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Lowdown on the OMG diet; Fancy skipping breakfast in favour of a cold bath? Venice A Fulton's Six Weeks To OMG plan challenges everything you thought you knew about healthy eating. Kirstie McCrum talks tactics the diet's creator.

Byline: Kirstie McCrum

* ET'S get it straight from the start: Venice A Fulton's new creation, Six Weeks to OMG: Get Skinnier Than All Your Friends, is a gruelling regime.

Named by one newspaper as "the publishing sensation that is rivalling the Dukan", it's grabbed many headlines with its The Only Way Is Essex-referencing tongue-in-cheek subtitle - a creation of the publisher, insists former personal trainer Venice - and even more with its frankly unpleasant-sounding regime, which includes plunging oneself into a chilly bath in the morning, skipping breakfast and drinking black coffee.

Starting out life as a self-published e-book, the work of Venice - aka Paul Khanna - marks a step change from his degree.

"My background is sports science, which involves anatomy, physiology, nutrition even psychology to make better athletes," he explains. "But athletes will do anything you tell them to and now I want to work with the rest of us."

He acknowledges it's not easy, but he's here to help decode diets for everyone.

"The idea of the book was to use research - new research and some old research which had not been used effectively - and to get it across in a way that the reader understands," he adds.

The most alluring thing about the diet is how easy it is to incorporate into your daily routine, detailing measures to take from the second you get up, but not including the facts with complicated calorie-counting, meal plans or recipes.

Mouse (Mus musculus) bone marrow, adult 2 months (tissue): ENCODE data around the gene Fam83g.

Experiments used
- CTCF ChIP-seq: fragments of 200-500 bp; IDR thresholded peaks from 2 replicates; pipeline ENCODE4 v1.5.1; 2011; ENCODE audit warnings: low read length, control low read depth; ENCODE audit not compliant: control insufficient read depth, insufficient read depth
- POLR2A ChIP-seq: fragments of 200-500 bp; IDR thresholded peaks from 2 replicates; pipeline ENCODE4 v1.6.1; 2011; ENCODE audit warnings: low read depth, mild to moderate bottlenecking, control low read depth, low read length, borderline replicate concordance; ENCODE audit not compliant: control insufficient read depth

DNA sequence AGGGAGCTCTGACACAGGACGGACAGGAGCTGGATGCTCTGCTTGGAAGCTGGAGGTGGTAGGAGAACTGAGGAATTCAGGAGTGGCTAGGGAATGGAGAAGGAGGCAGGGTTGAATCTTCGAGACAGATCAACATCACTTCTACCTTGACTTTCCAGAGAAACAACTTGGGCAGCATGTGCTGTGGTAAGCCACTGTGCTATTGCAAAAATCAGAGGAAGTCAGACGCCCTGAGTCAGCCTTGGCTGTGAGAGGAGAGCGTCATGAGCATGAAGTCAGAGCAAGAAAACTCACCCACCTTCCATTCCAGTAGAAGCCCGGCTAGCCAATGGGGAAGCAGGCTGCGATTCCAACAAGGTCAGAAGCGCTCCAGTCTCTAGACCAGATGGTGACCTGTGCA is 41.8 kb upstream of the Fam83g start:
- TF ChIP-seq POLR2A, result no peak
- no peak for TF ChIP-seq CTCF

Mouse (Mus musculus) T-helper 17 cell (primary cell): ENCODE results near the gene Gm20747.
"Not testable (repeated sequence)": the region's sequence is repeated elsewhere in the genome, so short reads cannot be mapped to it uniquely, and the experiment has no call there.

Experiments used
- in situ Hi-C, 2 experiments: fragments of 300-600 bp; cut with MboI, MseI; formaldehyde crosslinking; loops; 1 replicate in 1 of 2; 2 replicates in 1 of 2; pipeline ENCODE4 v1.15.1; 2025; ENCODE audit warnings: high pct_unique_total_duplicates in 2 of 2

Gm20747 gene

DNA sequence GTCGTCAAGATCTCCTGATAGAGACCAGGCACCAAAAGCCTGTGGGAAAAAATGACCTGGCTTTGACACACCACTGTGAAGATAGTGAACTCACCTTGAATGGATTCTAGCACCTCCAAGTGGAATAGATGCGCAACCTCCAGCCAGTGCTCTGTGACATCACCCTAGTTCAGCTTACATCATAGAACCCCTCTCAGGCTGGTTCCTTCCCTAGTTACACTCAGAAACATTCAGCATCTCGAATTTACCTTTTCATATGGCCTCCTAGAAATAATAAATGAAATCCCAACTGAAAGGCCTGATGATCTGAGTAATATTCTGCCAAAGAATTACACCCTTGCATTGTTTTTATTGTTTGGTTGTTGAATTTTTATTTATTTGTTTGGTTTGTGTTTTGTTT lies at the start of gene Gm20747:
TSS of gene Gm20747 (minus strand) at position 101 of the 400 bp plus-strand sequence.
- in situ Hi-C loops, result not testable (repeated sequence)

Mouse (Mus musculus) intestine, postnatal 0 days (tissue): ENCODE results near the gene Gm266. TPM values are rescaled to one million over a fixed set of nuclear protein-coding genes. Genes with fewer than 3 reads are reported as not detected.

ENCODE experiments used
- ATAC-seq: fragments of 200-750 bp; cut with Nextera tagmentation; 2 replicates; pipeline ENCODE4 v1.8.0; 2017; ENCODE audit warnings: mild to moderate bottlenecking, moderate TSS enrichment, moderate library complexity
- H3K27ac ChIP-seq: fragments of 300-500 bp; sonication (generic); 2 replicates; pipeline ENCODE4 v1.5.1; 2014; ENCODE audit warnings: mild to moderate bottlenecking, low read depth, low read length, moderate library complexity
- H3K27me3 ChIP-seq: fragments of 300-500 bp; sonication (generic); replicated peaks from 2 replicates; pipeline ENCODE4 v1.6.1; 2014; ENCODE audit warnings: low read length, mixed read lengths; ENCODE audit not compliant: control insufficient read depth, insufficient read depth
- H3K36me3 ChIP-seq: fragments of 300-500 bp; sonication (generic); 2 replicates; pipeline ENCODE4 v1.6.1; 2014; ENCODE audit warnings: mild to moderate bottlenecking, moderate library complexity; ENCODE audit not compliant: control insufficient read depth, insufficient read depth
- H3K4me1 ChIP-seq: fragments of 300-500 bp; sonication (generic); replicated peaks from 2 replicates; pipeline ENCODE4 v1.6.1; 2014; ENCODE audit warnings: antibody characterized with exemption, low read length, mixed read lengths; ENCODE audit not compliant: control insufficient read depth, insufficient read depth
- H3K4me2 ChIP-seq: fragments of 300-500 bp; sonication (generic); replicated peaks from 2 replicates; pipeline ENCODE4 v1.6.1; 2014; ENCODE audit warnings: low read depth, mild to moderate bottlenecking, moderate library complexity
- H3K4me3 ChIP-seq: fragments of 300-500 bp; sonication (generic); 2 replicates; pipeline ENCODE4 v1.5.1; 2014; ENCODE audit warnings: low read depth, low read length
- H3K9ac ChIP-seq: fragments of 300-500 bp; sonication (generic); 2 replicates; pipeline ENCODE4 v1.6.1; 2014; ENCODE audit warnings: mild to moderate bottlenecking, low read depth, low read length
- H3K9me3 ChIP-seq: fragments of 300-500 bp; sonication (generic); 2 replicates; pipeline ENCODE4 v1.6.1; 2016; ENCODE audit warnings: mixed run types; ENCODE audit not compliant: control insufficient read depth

But what OMG does offer will be a rude awakening.

"A cold bath will kick start your metabolism, but it's not the only measure in the book," he insists.

"Anyone who is scared of a cold bath should think about walking around with a sluggish metabolism, having less energy than you need or less self esteem than they deserve."

The science behind Venice's 'skinny dipping', as he calls it, is actually fairly straightforward.

"If you walk into your bathroom naked, you lose heat at a certain rate. If you jump into bath at the same temperature as the air, you lose heat 25 times faster, so your body ramps up its own heat production.

"The energy for that will predominantly come from burning body fat, which in some people could mean an increase in metabolism that can last for 12 to 15 hours.

"Jumping in a cold bath is not sensible if you do not follow an exact structure, so you should read the book before you do it. You do have to be in good health, and it's advisable to have a bath thermometer to monitor the temperature."